Ever since the earliest days, people migrating to look for work have been part of urban life. Depending on the prevalent social and housing policies, the city provides accommodation for its new residents or leaves them to their own devices to develop their own urban lifestyle. A few succeed in climbing the social ladder. Some informally established city quarters are legalised and upgraded, while others remain shantytowns and an open point of contact for immigrants and seasonal workers. Rädle and Jeremić take the example of Rome’s Roma population, turned out of the city and accommodated in shipping containers in ghettos monitored by security forces, to examine the initial forms of a minimised market-oriented social welfare for a European lower class denied the right to urbanity. The work on show combines the results of previous research and documentation on the forced migration of Roma refugees fleeing war and poverty from the urban spaces of Belgrade and Helsinki, and offers thoughts on possible solutions on how to house migrant workers.
Belleville, 22', Belgrade, 2009
A video about the protests of Roma families after the violent eviction from their houses due to the erection of a new residential quarter for the Universiade sports manifestation in April 2009 in Belgrade, Serbia.
The Housing Agenda, 28', Helsinki, 2012
Public figures, politicians and scientists were invted to a so-called staged debate on the possibility of building a trans-urban network of “migrant hotels” in larger European cities, intended for Roma and other precarious migrant workers as well as a series of suggestions for establishment of uniform principles for local housing solutions, which would become reality in Helsinki and Europe.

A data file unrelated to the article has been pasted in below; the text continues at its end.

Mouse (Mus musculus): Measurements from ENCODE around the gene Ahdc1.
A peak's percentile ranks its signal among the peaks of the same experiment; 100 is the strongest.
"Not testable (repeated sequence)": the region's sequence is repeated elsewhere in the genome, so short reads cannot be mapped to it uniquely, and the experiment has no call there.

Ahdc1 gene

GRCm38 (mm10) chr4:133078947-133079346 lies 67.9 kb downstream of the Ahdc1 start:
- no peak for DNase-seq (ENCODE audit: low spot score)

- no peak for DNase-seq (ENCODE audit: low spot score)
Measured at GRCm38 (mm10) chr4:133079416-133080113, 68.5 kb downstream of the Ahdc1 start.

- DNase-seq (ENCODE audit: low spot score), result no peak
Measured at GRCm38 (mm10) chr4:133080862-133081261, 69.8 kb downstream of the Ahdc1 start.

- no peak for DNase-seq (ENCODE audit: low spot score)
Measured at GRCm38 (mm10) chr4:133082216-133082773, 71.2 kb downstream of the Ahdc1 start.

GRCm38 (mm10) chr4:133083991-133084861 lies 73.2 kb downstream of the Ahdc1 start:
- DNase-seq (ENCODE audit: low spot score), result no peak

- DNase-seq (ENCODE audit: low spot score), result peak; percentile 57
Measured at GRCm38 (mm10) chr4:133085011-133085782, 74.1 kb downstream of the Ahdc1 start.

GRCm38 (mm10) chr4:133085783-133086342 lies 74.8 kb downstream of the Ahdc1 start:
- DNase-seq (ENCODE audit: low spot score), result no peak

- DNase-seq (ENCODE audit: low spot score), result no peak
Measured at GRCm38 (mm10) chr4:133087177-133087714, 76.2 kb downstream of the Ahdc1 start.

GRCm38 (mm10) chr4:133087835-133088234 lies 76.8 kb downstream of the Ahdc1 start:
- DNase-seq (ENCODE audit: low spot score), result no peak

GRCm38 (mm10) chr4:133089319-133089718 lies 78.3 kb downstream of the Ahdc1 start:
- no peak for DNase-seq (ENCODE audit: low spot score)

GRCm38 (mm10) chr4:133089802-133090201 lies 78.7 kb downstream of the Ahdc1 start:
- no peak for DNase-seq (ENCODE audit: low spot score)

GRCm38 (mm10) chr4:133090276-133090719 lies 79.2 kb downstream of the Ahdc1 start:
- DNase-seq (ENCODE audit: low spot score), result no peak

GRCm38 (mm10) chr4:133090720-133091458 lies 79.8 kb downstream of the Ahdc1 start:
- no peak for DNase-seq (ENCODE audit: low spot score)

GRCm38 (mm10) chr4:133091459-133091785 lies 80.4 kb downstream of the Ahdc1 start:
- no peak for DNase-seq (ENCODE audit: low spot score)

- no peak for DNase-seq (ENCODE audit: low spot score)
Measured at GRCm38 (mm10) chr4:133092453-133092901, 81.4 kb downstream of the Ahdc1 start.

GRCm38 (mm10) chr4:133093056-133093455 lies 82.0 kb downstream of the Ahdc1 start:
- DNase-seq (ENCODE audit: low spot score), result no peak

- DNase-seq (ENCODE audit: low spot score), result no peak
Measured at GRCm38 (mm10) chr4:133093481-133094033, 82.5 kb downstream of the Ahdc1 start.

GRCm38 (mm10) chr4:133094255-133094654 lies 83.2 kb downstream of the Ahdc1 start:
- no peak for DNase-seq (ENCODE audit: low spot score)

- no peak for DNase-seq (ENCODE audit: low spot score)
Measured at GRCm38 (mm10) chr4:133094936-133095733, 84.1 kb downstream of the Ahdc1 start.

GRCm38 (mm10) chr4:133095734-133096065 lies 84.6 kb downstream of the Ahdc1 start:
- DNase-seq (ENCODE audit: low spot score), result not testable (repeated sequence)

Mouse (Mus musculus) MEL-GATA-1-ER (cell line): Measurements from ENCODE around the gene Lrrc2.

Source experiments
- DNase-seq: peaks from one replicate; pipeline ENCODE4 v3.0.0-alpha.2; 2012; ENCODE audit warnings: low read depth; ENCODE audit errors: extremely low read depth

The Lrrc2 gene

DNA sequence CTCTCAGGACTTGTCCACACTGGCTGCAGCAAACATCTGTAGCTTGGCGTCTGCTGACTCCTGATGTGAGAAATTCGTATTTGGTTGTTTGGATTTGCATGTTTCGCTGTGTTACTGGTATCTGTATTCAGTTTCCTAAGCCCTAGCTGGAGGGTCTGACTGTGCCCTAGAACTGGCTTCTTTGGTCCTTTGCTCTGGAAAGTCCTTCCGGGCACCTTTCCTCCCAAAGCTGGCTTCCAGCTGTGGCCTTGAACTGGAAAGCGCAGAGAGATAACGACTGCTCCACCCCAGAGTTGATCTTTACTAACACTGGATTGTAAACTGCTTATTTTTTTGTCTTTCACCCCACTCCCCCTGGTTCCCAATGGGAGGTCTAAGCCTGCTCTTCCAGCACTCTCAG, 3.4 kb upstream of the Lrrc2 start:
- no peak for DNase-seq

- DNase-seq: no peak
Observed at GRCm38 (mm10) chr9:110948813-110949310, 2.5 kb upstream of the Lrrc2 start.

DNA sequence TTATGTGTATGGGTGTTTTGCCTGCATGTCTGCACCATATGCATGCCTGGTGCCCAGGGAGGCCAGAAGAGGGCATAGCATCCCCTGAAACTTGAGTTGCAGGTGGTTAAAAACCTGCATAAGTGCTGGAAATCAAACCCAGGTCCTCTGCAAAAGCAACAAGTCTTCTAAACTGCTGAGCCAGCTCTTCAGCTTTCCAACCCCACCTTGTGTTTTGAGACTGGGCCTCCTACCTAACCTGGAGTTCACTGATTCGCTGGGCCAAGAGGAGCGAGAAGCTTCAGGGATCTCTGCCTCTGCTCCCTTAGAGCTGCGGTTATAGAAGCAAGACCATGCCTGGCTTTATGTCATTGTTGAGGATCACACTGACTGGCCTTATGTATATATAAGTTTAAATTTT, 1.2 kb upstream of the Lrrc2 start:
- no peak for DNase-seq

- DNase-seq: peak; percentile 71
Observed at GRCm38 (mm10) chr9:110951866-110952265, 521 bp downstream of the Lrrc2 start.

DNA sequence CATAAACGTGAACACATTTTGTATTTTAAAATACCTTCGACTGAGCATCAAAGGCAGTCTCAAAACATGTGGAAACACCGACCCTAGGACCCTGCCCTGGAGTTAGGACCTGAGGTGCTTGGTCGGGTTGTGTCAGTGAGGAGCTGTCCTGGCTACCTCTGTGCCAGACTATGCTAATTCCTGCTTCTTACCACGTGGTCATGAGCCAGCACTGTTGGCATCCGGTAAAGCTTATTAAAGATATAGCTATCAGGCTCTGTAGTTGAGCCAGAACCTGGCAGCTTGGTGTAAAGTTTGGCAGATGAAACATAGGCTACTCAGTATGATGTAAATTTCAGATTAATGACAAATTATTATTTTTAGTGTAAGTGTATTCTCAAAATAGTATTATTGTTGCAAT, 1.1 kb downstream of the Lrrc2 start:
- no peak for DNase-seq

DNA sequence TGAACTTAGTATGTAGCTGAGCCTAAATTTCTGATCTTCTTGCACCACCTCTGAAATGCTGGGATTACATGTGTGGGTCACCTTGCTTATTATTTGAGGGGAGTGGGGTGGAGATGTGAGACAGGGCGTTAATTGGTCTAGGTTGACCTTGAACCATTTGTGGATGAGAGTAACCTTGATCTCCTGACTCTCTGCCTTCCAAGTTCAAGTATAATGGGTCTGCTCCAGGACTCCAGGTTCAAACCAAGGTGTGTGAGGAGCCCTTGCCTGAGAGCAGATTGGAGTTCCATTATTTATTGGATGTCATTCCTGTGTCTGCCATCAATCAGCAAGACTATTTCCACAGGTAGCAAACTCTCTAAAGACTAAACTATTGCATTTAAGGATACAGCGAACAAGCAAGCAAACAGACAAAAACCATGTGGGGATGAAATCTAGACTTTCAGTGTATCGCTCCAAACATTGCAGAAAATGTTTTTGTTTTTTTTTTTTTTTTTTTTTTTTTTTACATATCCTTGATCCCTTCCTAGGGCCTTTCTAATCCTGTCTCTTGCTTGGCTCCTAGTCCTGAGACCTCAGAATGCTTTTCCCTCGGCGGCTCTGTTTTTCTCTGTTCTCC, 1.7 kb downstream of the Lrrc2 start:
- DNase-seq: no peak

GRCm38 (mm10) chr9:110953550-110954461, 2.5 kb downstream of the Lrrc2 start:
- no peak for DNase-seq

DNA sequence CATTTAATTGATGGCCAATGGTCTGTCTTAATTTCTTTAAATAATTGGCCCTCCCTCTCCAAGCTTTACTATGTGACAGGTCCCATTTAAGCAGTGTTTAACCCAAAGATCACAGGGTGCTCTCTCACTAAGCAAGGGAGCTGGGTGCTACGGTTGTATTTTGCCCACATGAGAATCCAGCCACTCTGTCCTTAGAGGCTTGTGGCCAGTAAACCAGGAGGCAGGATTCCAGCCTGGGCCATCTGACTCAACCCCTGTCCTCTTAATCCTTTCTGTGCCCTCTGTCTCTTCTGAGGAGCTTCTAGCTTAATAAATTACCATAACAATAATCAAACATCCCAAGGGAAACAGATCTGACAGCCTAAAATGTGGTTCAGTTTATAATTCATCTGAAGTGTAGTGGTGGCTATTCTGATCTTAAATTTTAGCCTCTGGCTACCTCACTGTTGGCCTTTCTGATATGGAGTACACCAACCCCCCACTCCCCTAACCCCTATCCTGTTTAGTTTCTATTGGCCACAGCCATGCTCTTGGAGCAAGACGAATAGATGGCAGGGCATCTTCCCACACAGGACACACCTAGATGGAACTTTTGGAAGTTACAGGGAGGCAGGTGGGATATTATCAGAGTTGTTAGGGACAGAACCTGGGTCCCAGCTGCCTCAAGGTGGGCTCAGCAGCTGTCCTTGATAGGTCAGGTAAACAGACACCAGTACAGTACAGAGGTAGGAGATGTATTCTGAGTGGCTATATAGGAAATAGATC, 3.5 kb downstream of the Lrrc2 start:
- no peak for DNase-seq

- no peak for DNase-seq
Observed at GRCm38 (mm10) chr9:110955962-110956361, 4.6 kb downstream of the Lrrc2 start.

The Housing Question, 11', Rome, 2013
An animation, combines drawings, images of the Rome city space and statements of three characters that lived in the past in the collection camp Marzahn near Berlin or are still living in the segregated containers settlements in Rome.
Rena Rädle & Vladan Jeremić are a Belgrade-based artists, cultural and political workers making interventions and installations that combine documentary video, photography and drawing. They have been collaborating together since 2002. The political economy of city and social struggles in the context of production of urban space are in the focus of their research. Their projects Under the Bridge, The Housing Agenda, On Use Value of Art, Belleville and Gazela support movements of Roma precarious workers and migrant workers in Europe in order to consolidate potentialities for social transformation. Their recent exhibitions include: Self Made Urbanism Rome, NGBK, Berlin; Places of memory – Fields of vision, Contemporary Art Center of Thessaloniki; O2, Red House, Sofia; Absolute Democracy, Rotor, Graz; Oktobar XXX, 15th Pančevo Biennial, Serbia; The Housing Agenda, Cable Factory Gallery, Helsinki and La maison Folie Wazemmes, Lille; Moving Forwards, Counting Backwards, MUAC, Mexico City. Jeremić & Rädle were initiators of the project Call the Witness – 2nd Roma Pavilion at the 54th Venice Biennial and are co-authors of artworks within the collective Chto Delat? Their artworks are in the collection of the Thessaloniki State Museum of Contemporary Art, MUDAM, Luxemburg, Van Abbemuseum, Eindhoven and Museum Reina Sofia, Madrid.
Kunstakademiet i Trondheim
Norwegian University of Technology and Science (NTNU)